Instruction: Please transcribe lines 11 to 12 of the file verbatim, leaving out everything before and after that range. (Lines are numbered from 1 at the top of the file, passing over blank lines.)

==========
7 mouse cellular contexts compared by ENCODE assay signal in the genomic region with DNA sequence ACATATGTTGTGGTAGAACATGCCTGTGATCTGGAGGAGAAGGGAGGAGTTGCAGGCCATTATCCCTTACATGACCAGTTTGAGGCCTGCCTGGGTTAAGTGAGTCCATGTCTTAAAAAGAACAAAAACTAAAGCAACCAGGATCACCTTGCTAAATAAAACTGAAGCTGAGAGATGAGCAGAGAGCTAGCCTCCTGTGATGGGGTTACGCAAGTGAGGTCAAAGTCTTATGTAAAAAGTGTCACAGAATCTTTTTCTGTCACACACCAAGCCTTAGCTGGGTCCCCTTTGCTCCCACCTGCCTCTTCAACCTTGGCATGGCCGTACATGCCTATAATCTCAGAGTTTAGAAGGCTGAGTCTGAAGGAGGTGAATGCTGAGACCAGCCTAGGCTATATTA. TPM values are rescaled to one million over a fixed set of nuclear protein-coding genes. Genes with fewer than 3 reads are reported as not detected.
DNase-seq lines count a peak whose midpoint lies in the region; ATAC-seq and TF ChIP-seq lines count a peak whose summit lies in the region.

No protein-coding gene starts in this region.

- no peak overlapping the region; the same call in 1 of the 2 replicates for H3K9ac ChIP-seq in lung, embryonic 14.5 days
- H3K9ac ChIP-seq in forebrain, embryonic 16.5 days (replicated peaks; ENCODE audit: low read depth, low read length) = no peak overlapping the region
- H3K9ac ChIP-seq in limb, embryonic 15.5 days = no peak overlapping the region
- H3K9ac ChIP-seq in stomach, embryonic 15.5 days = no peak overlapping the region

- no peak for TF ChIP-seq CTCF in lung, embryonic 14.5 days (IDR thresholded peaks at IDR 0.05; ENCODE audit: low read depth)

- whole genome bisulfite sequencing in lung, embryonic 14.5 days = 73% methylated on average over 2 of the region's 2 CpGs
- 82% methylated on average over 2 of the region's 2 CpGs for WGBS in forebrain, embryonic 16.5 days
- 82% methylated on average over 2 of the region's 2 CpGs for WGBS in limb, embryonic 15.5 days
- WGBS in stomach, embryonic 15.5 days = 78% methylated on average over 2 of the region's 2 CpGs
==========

- 82% methylated on average over 2 of the region's 2 CpGs for WGBS in limb, embryonic 15.5 days
- WGBS in stomach, embryonic 15.5 days = 78% methylated on average over 2 of the region's 2 CpGs